Avoid Osteonecrosis Surgery with Stem Cell Injections?
POSTED ON 3/23/2015 IN Research BY Christopher Centeno
Is it possible to avoid Osteonecrosis surgery? Osteonecrosis is a bad disease where the bone begins to die off. It often means certain surgery, either to ream out the dead bone or to replace the joint. However, can this dreaded disease be treated simply by using a specialized injection of your own stem cells?
My partner, John Schultz, came into my office the other day and enthused, "Do you know that we're pretty much the only place on earth where work like this is being done?" while showing me the two fluoroscopy images above. So what do they show?
First, Osteonecrosis is a disease where the cells that maintain bone can no longer keep up with it's maintenance and the bone begins to die off. Sometimes it can be due to lost blood supply to the bone (hence it's sister term of "avascular" necrosis), but most of the time we either don't know what causes it, or the cause is medications or chemicals. One example of a chronic cause is anti-inflammatory steroid use. In fact the hip on the right that Dr. Schultz was treating belongs to a patient who got Osteonecrosis in both hips because of many years of being on a steroid inhaler for chronic sinusitis (Pulmicort).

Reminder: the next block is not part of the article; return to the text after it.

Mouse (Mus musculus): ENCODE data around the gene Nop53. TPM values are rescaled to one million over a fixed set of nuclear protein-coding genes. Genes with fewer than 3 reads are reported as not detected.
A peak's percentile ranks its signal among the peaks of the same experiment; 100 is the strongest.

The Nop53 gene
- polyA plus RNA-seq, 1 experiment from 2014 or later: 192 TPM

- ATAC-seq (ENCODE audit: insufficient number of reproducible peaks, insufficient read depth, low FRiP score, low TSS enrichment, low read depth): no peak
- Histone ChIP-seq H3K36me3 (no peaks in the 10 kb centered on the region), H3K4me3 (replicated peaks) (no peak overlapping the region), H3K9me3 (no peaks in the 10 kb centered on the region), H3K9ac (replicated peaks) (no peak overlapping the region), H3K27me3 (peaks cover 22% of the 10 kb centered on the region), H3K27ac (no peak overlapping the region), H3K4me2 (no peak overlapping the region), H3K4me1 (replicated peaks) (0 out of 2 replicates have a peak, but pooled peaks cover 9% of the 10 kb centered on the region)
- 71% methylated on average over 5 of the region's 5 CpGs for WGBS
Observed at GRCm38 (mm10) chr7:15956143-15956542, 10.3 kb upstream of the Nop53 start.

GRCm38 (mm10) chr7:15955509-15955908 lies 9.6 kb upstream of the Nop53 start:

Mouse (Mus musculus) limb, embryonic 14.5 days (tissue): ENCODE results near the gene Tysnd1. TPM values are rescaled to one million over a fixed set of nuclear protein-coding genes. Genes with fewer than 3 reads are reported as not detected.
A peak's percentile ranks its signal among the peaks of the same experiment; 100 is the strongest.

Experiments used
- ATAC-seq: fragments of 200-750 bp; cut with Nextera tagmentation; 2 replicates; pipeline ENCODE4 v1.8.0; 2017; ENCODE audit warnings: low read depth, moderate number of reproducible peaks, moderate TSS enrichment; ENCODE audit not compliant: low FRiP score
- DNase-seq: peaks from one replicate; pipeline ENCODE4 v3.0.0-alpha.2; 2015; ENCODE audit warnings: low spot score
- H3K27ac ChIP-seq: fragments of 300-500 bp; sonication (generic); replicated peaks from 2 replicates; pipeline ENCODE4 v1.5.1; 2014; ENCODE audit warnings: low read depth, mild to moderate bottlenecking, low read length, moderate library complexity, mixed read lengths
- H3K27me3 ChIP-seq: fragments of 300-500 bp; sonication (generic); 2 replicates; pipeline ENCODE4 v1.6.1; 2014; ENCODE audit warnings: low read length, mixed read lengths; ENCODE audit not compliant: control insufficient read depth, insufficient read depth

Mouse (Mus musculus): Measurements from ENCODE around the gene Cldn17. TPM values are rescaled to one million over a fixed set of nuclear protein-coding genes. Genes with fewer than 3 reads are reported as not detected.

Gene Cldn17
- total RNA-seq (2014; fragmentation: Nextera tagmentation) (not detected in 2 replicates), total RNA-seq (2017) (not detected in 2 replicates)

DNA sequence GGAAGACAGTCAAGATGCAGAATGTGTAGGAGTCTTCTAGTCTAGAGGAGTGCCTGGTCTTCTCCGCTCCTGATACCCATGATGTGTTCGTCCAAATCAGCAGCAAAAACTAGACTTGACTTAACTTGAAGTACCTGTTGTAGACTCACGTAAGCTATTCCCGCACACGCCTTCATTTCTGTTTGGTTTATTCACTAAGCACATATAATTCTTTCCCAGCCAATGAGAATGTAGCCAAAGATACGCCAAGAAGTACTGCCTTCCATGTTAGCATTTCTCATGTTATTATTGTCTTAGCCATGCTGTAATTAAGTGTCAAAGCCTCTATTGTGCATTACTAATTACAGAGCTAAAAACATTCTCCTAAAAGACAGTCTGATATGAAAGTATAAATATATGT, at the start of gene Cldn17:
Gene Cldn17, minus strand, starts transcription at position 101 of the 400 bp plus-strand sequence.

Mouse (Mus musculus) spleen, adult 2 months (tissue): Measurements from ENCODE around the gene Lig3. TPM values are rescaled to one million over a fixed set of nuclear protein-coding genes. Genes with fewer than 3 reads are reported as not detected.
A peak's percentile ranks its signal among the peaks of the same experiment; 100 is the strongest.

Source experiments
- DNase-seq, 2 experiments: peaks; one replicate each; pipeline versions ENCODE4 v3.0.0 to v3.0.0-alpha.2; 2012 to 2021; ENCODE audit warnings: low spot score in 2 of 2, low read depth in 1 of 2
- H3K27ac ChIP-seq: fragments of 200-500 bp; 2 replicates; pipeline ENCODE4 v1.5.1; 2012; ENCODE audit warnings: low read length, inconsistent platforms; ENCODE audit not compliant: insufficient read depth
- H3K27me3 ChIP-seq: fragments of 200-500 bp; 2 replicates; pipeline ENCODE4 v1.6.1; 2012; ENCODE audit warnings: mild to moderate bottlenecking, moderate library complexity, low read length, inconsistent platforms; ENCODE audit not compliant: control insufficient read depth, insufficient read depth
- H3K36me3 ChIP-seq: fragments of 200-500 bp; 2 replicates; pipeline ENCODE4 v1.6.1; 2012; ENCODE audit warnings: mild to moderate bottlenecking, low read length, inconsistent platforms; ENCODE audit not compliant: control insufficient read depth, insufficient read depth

The treatment for this bad disease is almost always surgical. In one surgery called a CORE decompression, the surgeon takes a ball point pen sized drill and creates a tunnel through the bad bone. Sometimes they will also insert a bone plug or hard dowel. If that doesn't work, the joint has to be replaced. What's so interesting about the above pictures that got my partner excited was that the ankle bone on the left and the hip bone on the right are being treated with a truly minimally invasive injection procedure. A needle called a trocar is inserted under x-ray guidance, without surgery, to inject stem cells. There's solid research all the way back to the 90s that this injection procedure works well in the early stages of Osteonecrosis. We've been performing it for about a decade. What's unique is the there are few places on earth where the expertise exists to do these procedures. In the U.S., outside of our network, you would be hard pressed to find a doctor who would have experience in performing this precise bone injection. More importantly, when you do less damage getting stem cells to the area through injection versus surgery, patients benefit by fewer complications and shorter recovery.
The upshot? Regenexx isn't magic stem cells, it's Interventional Orthopedics - the concept that precise image guided injections of our advanced platelet or stem cell preparations can replace the need for much more invasive surgery. The pictures above are an example of the sophistication level of that new approach!
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